By Todd Martin

Special to the Daily Herald

In 1982, a fresh young teacher graduate stepped into Pershing Park Elementary School in Killeen for a job interview.

The daughter of a soldier, Debbie Williams figured she could acquire a little job interview practice and then move on to other interviews in other places.

But, then-principal Gladys Driver liked what she saw in the young teacher and offered her a position.

Williams promptly returned to her car and cried.

"That interview was for practice," the teacher said, laughing at the memory recently. "Now, I had to go to someplace called central office to fill out paperwork. I was going to teach here for one year."

Thirty years later, Williams continues teaching at the same school on Central Texas Expressway along U.S. Highway 190 where the world drives by everyday.

This year, Pershing Park Elementary School celebrates 50 years. A celebration reception is from 4 to 6 p.m. Wednesday at the school, 1500 W. Central Texas Expressway.

Talking over memories and plans, Williams, the school's longest-serving faculty member, and campus instructional technologist Holly Landez said the school has adapted along with the growing, transient community around it.

"The military community has kept me here," Williams said. "I like the kind of kids we have here. Also, every principal has been here for the children. That's key."

The longtime teacher keeps every class photo since her first year so she can easily reminisce with former students and their parents, grandparents and other family who visit.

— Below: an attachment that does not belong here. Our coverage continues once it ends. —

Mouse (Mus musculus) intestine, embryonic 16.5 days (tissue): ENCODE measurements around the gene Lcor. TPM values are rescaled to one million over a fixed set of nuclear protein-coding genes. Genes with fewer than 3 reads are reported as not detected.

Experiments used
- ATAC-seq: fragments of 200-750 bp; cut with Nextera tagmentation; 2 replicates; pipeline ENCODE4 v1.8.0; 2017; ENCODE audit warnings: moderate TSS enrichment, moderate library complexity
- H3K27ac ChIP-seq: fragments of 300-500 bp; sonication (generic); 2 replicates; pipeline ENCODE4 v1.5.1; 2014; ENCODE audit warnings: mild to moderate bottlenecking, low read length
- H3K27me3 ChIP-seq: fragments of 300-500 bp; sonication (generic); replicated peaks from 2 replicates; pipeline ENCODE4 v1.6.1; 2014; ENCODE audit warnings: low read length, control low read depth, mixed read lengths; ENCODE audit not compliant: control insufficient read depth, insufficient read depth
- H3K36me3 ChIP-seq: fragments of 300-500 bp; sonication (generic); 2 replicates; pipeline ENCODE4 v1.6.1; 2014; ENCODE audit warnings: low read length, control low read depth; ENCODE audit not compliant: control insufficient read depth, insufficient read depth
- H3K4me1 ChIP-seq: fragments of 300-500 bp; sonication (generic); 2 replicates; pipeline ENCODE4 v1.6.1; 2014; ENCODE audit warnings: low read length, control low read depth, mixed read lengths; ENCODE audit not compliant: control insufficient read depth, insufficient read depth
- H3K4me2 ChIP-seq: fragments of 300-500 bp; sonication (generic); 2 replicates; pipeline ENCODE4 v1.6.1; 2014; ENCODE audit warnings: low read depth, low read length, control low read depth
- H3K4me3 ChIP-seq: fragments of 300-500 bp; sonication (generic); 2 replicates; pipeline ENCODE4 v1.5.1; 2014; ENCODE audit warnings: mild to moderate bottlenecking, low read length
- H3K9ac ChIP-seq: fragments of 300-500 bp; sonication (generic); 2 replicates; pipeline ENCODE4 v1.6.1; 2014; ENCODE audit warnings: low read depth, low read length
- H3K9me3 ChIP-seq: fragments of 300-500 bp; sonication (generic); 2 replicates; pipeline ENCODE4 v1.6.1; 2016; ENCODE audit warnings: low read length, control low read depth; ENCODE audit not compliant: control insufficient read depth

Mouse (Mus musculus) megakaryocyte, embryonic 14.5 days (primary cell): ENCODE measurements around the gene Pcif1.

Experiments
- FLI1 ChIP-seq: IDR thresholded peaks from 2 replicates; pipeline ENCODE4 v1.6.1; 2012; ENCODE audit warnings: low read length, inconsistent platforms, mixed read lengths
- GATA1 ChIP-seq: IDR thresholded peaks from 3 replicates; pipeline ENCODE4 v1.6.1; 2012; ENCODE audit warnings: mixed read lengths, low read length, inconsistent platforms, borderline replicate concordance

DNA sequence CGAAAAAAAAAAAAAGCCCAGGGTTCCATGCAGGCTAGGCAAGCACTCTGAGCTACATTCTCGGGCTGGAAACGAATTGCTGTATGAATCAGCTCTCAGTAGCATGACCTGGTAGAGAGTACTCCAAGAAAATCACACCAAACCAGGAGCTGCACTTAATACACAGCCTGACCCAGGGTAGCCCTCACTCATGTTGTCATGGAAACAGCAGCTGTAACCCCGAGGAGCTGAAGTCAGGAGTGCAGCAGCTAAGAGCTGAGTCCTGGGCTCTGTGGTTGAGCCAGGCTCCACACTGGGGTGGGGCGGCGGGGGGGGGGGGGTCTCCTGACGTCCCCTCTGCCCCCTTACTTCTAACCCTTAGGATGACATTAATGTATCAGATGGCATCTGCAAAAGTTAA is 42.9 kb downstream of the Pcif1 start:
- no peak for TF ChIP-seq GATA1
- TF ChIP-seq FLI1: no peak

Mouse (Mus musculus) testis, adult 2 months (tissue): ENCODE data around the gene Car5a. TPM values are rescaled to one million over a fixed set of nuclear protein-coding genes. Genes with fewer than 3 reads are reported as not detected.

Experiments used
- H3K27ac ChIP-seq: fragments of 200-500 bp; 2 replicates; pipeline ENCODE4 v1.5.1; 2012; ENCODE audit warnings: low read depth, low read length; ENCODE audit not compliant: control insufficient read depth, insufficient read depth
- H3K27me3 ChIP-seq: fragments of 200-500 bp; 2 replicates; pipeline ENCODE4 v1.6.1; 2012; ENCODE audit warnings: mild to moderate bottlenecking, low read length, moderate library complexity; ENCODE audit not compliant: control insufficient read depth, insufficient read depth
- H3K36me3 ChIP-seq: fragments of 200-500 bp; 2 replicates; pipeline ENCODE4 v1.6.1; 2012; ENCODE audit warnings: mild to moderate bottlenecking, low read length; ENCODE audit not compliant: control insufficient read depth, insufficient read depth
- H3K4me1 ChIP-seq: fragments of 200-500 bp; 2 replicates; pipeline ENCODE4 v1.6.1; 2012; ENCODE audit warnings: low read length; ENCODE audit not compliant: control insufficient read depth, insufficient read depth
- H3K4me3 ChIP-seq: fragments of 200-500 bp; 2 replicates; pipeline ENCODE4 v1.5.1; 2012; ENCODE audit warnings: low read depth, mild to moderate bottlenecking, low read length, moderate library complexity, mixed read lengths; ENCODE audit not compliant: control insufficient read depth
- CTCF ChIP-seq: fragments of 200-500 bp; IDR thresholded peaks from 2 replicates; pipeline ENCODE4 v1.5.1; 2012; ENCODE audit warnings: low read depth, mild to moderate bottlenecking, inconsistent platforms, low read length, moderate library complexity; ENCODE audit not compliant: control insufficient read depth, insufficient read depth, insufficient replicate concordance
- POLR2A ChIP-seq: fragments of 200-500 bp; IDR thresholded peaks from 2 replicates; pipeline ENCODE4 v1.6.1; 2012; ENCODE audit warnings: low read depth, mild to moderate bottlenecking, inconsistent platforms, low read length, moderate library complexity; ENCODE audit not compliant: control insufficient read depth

Walking across the school, which was built in 1962 and expanded and renovated multiple times, Williams points out the building changes and highlights the personal memories.

Along the walls, floral murals mingle with children's painted handprints, representing the school's annual United Way fundraiser. The colorful, signed and dated prints serve as unofficial archive of former students.

Changes seem to define the school. Pershing Park's mascot was the Pirates, it changed to Partners in Success and is now the Pumas.

The school opened with about 700 students and grew as large as 1,000 when portable buildings dotted the rear of the property and earned the moniker "the back 40," Williams recalled.

Now, the school stays around 740 students and has fewer portable buildings. A rezoning added more bus riders to the campus from nearby Fort Hood neighborhoods.

Some longtime Willow Springs area residents may recall seeing students parade along the walkway that connects Pershing Park to the neighborhoods across the highway.

Many students walked across the cement walkway and the school used the bridge for parades to mark antidrug campaigns.

During the Operation Desert Shield and Storm years, the walkway held handmade signs in support of soldiers.

Pershing Park Elementary School, like the neighborhood around it, is named for Gen. John J. Pershing, commander in chief of American Expeditionary Forces in World War I.

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